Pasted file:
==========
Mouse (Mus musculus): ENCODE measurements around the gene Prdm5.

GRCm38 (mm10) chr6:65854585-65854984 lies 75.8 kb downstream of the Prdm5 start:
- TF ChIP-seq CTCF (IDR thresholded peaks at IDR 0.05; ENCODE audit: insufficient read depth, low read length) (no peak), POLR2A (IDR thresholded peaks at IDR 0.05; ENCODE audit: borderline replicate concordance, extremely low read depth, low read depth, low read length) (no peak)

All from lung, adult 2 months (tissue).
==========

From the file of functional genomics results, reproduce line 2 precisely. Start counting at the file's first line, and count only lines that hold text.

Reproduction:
GRCm38 (mm10) chr6:65854585-65854984 lies 75.8 kb downstream of the Prdm5 start: